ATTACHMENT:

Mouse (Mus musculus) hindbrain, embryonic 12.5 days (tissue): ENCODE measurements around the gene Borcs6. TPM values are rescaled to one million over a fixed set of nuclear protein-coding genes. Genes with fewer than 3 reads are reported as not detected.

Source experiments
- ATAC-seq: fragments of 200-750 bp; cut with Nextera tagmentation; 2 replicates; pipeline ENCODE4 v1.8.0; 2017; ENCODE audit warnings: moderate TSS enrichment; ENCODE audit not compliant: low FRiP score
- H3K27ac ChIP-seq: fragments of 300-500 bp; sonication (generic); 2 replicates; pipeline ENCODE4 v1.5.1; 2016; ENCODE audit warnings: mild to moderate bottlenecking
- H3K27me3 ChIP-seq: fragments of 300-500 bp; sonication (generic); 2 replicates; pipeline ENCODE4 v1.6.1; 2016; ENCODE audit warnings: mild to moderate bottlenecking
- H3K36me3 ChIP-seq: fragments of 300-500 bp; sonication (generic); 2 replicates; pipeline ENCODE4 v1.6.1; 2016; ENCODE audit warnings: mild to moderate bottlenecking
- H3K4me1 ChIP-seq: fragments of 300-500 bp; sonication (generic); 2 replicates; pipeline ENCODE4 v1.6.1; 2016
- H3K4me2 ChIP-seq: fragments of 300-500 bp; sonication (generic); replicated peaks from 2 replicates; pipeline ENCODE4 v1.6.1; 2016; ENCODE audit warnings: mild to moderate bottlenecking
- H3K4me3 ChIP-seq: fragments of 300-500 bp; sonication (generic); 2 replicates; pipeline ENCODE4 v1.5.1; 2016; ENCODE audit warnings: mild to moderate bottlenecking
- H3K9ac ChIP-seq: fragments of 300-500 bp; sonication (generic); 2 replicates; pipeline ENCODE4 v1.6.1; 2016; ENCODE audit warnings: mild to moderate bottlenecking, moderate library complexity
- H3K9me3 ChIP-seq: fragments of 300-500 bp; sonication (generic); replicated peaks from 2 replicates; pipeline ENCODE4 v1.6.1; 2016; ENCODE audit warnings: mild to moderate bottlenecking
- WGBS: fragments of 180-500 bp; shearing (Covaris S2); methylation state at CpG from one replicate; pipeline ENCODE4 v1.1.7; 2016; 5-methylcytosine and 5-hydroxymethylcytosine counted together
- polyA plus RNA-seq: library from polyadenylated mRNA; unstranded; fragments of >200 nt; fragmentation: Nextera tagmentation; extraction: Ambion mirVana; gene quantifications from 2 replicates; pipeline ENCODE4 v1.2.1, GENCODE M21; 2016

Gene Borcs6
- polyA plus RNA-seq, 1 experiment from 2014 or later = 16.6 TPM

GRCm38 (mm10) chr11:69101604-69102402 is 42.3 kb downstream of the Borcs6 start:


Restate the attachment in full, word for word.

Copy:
Mouse (Mus musculus) hindbrain, embryonic 12.5 days (tissue): ENCODE measurements around the gene Borcs6. TPM values are rescaled to one million over a fixed set of nuclear protein-coding genes. Genes with fewer than 3 reads are reported as not detected.

Source experiments
- ATAC-seq: fragments of 200-750 bp; cut with Nextera tagmentation; 2 replicates; pipeline ENCODE4 v1.8.0; 2017; ENCODE audit warnings: moderate TSS enrichment; ENCODE audit not compliant: low FRiP score
- H3K27ac ChIP-seq: fragments of 300-500 bp; sonication (generic); 2 replicates; pipeline ENCODE4 v1.5.1; 2016; ENCODE audit warnings: mild to moderate bottlenecking
- H3K27me3 ChIP-seq: fragments of 300-500 bp; sonication (generic); 2 replicates; pipeline ENCODE4 v1.6.1; 2016; ENCODE audit warnings: mild to moderate bottlenecking
- H3K36me3 ChIP-seq: fragments of 300-500 bp; sonication (generic); 2 replicates; pipeline ENCODE4 v1.6.1; 2016; ENCODE audit warnings: mild to moderate bottlenecking
- H3K4me1 ChIP-seq: fragments of 300-500 bp; sonication (generic); 2 replicates; pipeline ENCODE4 v1.6.1; 2016
- H3K4me2 ChIP-seq: fragments of 300-500 bp; sonication (generic); replicated peaks from 2 replicates; pipeline ENCODE4 v1.6.1; 2016; ENCODE audit warnings: mild to moderate bottlenecking
- H3K4me3 ChIP-seq: fragments of 300-500 bp; sonication (generic); 2 replicates; pipeline ENCODE4 v1.5.1; 2016; ENCODE audit warnings: mild to moderate bottlenecking
- H3K9ac ChIP-seq: fragments of 300-500 bp; sonication (generic); 2 replicates; pipeline ENCODE4 v1.6.1; 2016; ENCODE audit warnings: mild to moderate bottlenecking, moderate library complexity
- H3K9me3 ChIP-seq: fragments of 300-500 bp; sonication (generic); replicated peaks from 2 replicates; pipeline ENCODE4 v1.6.1; 2016; ENCODE audit warnings: mild to moderate bottlenecking
- WGBS: fragments of 180-500 bp; shearing (Covaris S2); methylation state at CpG from one replicate; pipeline ENCODE4 v1.1.7; 2016; 5-methylcytosine and 5-hydroxymethylcytosine counted together
- polyA plus RNA-seq: library from polyadenylated mRNA; unstranded; fragments of >200 nt; fragmentation: Nextera tagmentation; extraction: Ambion mirVana; gene quantifications from 2 replicates; pipeline ENCODE4 v1.2.1, GENCODE M21; 2016

Gene Borcs6
- polyA plus RNA-seq, 1 experiment from 2014 or later = 16.6 TPM

GRCm38 (mm10) chr11:69101604-69102402 is 42.3 kb downstream of the Borcs6 start: